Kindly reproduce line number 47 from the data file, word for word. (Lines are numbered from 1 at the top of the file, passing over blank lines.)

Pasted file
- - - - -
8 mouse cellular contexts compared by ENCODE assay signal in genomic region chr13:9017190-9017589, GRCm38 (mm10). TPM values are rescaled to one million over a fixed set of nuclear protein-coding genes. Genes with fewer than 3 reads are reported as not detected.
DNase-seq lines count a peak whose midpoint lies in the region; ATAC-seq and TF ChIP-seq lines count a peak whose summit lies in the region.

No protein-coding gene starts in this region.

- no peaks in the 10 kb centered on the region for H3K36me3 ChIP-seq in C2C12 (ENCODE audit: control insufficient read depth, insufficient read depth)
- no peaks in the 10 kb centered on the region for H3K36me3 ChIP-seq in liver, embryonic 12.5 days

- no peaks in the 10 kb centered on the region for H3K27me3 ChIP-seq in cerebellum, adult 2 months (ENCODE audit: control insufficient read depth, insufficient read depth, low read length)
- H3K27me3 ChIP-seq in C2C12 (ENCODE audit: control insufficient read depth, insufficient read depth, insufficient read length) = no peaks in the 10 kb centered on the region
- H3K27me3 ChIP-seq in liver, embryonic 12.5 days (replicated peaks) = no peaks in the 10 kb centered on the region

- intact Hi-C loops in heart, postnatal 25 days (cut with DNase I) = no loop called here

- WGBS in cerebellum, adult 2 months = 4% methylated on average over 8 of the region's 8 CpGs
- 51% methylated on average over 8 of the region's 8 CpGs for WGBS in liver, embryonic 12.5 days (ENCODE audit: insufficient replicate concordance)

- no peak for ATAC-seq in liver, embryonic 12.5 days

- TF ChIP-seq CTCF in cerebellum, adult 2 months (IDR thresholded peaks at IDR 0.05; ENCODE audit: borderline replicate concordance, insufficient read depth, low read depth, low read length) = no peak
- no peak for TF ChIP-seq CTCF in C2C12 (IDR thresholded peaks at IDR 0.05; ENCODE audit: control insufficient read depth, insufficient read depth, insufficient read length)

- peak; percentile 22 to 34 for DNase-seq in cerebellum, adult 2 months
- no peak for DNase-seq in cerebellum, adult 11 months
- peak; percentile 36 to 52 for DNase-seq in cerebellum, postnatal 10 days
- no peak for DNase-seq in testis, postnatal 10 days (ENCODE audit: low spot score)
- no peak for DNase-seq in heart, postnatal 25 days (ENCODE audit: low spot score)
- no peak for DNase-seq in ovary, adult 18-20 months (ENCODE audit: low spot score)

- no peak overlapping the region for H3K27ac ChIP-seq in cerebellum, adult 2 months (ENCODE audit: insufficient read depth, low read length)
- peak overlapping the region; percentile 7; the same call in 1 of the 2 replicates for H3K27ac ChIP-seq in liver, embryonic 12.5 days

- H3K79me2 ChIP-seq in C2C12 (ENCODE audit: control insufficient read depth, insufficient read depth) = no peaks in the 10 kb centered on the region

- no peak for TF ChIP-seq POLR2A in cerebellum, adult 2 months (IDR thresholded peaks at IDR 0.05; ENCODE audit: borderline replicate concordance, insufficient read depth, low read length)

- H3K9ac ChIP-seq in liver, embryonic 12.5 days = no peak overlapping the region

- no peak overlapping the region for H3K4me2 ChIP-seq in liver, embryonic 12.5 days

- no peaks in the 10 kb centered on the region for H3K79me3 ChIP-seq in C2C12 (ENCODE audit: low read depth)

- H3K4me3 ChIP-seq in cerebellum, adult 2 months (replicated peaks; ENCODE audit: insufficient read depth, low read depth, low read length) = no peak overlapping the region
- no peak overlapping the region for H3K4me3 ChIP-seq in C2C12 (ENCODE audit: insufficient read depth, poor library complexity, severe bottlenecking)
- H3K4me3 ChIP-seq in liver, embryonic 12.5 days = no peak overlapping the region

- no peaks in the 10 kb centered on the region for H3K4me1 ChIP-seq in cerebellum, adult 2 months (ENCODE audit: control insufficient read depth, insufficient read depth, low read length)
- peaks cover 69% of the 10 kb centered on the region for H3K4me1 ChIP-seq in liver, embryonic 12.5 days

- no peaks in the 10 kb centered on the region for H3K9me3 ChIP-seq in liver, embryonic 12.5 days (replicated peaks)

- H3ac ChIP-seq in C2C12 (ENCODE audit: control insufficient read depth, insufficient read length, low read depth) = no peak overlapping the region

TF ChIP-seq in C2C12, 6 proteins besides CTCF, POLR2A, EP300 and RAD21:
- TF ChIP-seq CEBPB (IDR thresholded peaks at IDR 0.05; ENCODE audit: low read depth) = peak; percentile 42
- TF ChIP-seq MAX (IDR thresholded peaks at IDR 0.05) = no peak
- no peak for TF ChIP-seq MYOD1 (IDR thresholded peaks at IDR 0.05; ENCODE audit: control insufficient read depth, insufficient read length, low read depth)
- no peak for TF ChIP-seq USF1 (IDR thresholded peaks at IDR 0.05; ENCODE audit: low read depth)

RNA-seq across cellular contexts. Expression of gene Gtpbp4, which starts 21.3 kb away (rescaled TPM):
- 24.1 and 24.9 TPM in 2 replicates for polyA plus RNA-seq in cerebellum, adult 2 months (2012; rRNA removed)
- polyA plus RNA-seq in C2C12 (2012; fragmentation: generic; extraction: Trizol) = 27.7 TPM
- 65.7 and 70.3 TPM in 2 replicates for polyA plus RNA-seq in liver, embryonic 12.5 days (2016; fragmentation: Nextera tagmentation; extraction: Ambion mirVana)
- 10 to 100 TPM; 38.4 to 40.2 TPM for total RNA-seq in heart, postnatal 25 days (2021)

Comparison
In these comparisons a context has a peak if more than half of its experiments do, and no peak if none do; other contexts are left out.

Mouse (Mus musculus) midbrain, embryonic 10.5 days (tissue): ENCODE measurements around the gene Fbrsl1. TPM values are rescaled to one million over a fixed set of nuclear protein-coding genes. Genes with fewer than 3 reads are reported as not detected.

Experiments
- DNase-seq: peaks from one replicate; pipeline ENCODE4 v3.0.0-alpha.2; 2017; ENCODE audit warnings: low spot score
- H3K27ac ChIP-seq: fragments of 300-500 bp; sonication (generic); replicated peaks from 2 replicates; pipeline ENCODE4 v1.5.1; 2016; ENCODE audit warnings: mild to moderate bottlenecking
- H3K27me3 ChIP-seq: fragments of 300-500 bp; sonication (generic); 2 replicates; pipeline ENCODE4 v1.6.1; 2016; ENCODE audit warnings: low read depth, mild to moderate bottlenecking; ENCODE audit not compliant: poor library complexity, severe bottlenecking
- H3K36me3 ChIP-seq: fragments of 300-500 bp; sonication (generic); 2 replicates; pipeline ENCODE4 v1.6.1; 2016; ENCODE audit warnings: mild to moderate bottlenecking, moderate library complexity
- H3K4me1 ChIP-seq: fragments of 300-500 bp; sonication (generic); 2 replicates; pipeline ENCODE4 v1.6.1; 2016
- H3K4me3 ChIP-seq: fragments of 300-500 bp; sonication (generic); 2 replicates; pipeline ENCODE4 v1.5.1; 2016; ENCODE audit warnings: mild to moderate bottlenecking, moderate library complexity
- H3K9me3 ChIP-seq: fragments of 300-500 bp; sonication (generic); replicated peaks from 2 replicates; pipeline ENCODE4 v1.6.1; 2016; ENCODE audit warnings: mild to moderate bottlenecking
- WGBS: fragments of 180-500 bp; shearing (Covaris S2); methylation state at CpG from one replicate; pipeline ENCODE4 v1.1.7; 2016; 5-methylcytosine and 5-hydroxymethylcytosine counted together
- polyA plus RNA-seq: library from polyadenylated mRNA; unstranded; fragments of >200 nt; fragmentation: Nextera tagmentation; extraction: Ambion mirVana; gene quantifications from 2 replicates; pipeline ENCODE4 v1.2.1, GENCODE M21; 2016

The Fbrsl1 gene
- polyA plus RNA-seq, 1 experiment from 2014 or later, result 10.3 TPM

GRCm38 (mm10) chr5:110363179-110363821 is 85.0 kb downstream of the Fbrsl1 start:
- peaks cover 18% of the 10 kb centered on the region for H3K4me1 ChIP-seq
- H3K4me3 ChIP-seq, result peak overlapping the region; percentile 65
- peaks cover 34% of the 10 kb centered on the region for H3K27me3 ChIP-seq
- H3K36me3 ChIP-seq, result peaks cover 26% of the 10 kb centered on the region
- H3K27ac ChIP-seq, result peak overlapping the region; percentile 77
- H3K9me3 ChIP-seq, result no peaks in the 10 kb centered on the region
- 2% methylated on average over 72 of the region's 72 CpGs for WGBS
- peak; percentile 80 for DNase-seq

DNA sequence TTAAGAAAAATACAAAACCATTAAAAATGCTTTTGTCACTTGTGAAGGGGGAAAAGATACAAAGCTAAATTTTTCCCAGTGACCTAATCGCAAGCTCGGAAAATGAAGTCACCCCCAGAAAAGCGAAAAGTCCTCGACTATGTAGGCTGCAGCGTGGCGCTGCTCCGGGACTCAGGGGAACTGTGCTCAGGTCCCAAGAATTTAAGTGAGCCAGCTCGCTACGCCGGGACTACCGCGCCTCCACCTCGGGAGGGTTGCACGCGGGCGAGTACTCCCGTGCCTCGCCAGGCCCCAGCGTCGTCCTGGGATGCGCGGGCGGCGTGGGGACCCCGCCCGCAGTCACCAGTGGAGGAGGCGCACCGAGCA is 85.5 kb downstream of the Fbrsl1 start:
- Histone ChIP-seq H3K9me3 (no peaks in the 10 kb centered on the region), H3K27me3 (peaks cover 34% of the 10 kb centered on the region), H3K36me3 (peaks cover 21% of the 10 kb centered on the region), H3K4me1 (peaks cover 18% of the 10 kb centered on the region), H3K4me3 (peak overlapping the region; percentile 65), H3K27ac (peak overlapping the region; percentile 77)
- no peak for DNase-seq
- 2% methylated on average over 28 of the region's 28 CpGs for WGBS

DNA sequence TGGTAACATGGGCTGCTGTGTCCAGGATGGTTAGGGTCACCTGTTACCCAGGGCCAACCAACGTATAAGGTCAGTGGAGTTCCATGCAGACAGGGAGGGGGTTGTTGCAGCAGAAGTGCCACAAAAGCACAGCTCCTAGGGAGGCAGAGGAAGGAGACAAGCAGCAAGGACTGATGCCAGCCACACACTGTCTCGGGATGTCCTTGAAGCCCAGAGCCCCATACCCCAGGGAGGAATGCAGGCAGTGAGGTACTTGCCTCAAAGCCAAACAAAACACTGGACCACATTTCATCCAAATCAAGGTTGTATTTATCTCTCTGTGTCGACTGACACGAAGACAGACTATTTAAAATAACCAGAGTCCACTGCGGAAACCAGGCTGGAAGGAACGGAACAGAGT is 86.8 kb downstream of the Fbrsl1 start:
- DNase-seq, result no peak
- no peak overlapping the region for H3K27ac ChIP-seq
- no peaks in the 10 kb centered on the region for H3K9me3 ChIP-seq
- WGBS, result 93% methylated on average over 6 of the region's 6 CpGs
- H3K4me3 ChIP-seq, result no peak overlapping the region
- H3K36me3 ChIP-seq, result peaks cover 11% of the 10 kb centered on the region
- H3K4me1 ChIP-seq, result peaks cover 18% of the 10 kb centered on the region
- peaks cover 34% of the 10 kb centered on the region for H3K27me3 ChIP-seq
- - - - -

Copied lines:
Mouse (Mus musculus) midbrain, embryonic 10.5 days (tissue): ENCODE measurements around the gene Fbrsl1. TPM values are rescaled to one million over a fixed set of nuclear protein-coding genes. Genes with fewer than 3 reads are reported as not detected.